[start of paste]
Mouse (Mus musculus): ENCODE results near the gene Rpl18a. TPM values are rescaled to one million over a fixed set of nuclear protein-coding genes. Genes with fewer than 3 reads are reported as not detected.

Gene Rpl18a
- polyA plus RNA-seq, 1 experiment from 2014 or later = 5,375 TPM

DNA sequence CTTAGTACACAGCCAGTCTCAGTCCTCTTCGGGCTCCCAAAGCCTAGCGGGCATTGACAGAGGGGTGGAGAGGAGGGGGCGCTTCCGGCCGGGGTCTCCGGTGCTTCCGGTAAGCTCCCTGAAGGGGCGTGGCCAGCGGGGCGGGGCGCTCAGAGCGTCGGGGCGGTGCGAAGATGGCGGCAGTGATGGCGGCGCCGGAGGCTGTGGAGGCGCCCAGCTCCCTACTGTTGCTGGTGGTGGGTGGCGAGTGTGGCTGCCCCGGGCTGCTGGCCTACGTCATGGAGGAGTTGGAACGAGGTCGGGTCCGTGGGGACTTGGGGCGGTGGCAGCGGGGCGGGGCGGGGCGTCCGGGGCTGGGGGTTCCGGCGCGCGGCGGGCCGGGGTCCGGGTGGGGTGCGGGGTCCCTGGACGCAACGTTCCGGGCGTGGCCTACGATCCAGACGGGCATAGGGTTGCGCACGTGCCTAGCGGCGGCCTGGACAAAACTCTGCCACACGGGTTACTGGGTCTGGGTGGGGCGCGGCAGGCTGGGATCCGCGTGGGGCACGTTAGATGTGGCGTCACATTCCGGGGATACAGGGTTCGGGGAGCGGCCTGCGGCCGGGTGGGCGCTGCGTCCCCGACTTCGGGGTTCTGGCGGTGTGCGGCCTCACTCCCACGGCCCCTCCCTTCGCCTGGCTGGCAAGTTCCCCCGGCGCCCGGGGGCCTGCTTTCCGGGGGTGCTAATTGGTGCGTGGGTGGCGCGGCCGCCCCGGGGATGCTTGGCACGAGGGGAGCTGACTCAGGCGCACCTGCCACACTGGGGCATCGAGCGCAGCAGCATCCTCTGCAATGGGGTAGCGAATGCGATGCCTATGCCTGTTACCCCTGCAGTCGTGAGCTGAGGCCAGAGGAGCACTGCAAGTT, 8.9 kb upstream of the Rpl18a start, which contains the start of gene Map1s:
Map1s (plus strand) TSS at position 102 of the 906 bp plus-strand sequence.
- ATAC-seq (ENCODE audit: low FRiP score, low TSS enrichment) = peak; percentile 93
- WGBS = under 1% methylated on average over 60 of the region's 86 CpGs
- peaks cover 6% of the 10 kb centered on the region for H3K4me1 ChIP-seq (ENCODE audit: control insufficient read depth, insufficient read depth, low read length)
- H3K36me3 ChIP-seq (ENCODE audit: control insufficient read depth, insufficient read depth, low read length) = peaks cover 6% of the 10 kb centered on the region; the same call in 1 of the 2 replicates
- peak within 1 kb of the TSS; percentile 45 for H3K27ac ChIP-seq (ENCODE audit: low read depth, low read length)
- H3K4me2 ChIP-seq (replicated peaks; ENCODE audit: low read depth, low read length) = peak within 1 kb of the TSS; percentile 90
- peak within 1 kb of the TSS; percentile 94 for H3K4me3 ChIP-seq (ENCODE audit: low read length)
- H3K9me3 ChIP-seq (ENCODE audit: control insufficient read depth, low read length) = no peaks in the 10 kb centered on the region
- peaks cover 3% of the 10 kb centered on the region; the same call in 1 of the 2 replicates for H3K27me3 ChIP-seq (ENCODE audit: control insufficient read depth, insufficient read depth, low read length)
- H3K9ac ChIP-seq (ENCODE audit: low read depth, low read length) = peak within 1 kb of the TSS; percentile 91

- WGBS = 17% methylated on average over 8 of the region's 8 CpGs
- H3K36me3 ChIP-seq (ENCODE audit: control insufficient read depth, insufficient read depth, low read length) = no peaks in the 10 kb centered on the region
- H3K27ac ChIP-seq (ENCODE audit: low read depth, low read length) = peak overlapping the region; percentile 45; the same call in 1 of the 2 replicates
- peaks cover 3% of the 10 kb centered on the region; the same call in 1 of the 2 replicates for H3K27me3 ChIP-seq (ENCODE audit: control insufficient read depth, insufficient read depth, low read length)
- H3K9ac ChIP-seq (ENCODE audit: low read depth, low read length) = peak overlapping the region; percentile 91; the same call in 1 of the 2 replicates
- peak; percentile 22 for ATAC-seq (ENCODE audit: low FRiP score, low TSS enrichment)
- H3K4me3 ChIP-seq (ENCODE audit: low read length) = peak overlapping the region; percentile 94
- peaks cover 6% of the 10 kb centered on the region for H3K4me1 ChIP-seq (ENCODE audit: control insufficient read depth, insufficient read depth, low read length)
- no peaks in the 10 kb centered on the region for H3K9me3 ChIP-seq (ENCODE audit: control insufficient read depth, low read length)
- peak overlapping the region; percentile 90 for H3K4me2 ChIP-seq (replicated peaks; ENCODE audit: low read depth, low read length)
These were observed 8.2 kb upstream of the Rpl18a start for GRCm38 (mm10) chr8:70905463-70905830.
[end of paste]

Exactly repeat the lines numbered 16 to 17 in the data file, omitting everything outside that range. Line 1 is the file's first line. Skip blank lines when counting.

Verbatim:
- WGBS = 17% methylated on average over 8 of the region's 8 CpGs
- H3K36me3 ChIP-seq (ENCODE audit: control insufficient read depth, insufficient read depth, low read length) = no peaks in the 10 kb centered on the region